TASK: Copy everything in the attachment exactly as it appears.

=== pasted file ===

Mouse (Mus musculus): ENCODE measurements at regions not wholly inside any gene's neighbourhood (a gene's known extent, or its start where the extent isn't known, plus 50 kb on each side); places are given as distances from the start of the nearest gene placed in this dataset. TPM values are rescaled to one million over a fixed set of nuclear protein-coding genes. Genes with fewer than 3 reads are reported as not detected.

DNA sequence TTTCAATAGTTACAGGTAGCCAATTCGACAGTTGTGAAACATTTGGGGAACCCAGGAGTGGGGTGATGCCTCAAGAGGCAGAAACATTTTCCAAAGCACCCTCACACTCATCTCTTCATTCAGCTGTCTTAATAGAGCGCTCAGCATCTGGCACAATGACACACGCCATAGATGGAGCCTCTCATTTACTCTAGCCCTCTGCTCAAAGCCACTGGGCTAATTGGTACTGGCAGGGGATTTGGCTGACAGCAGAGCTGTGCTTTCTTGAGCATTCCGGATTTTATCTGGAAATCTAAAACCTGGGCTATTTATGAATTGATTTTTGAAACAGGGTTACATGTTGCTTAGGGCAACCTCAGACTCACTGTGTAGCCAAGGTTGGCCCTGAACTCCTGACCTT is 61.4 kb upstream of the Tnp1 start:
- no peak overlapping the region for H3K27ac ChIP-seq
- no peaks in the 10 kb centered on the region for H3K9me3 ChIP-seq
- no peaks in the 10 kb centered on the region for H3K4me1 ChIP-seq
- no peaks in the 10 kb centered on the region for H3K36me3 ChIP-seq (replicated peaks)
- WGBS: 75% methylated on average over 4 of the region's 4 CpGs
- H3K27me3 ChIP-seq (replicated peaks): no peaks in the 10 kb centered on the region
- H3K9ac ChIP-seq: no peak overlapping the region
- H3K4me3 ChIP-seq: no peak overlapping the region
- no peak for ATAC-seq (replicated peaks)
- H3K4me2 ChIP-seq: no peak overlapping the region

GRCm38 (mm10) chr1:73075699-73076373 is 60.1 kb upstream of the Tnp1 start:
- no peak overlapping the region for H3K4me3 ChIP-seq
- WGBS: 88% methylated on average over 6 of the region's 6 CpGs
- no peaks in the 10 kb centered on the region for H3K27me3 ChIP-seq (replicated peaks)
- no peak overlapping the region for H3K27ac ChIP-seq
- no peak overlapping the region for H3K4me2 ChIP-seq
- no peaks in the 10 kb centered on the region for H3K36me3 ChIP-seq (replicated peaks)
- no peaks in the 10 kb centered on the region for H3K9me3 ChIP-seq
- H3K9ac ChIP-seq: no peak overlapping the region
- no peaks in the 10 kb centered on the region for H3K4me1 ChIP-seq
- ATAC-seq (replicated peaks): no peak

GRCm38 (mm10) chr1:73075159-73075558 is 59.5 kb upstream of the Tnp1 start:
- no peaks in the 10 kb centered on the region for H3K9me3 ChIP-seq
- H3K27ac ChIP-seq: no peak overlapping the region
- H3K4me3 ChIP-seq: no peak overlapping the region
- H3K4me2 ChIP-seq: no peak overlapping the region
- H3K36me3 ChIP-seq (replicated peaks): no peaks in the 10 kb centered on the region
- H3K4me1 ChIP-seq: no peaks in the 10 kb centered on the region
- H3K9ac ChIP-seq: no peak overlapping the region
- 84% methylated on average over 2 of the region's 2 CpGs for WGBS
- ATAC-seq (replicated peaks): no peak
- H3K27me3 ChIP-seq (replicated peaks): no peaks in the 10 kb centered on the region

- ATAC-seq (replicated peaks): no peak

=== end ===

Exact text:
Mouse (Mus musculus): ENCODE measurements at regions not wholly inside any gene's neighbourhood (a gene's known extent, or its start where the extent isn't known, plus 50 kb on each side); places are given as distances from the start of the nearest gene placed in this dataset. TPM values are rescaled to one million over a fixed set of nuclear protein-coding genes. Genes with fewer than 3 reads are reported as not detected.

DNA sequence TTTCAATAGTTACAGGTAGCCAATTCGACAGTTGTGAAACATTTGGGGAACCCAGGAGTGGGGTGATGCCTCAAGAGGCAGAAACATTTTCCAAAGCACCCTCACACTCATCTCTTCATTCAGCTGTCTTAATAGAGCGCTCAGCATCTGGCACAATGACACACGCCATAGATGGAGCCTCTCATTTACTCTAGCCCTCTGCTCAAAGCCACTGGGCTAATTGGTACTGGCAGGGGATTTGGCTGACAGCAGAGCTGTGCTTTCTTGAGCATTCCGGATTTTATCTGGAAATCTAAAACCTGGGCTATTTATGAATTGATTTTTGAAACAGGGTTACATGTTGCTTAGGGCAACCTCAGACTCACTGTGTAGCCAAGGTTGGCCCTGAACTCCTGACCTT is 61.4 kb upstream of the Tnp1 start:
- no peak overlapping the region for H3K27ac ChIP-seq
- no peaks in the 10 kb centered on the region for H3K9me3 ChIP-seq
- no peaks in the 10 kb centered on the region for H3K4me1 ChIP-seq
- no peaks in the 10 kb centered on the region for H3K36me3 ChIP-seq (replicated peaks)
- WGBS: 75% methylated on average over 4 of the region's 4 CpGs
- H3K27me3 ChIP-seq (replicated peaks): no peaks in the 10 kb centered on the region
- H3K9ac ChIP-seq: no peak overlapping the region
- H3K4me3 ChIP-seq: no peak overlapping the region
- no peak for ATAC-seq (replicated peaks)
- H3K4me2 ChIP-seq: no peak overlapping the region

GRCm38 (mm10) chr1:73075699-73076373 is 60.1 kb upstream of the Tnp1 start:
- no peak overlapping the region for H3K4me3 ChIP-seq
- WGBS: 88% methylated on average over 6 of the region's 6 CpGs
- no peaks in the 10 kb centered on the region for H3K27me3 ChIP-seq (replicated peaks)
- no peak overlapping the region for H3K27ac ChIP-seq
- no peak overlapping the region for H3K4me2 ChIP-seq
- no peaks in the 10 kb centered on the region for H3K36me3 ChIP-seq (replicated peaks)
- no peaks in the 10 kb centered on the region for H3K9me3 ChIP-seq
- H3K9ac ChIP-seq: no peak overlapping the region
- no peaks in the 10 kb centered on the region for H3K4me1 ChIP-seq
- ATAC-seq (replicated peaks): no peak

GRCm38 (mm10) chr1:73075159-73075558 is 59.5 kb upstream of the Tnp1 start:
- no peaks in the 10 kb centered on the region for H3K9me3 ChIP-seq
- H3K27ac ChIP-seq: no peak overlapping the region
- H3K4me3 ChIP-seq: no peak overlapping the region
- H3K4me2 ChIP-seq: no peak overlapping the region
- H3K36me3 ChIP-seq (replicated peaks): no peaks in the 10 kb centered on the region
- H3K4me1 ChIP-seq: no peaks in the 10 kb centered on the region
- H3K9ac ChIP-seq: no peak overlapping the region
- 84% methylated on average over 2 of the region's 2 CpGs for WGBS
- ATAC-seq (replicated peaks): no peak
- H3K27me3 ChIP-seq (replicated peaks): no peaks in the 10 kb centered on the region

- ATAC-seq (replicated peaks): no peak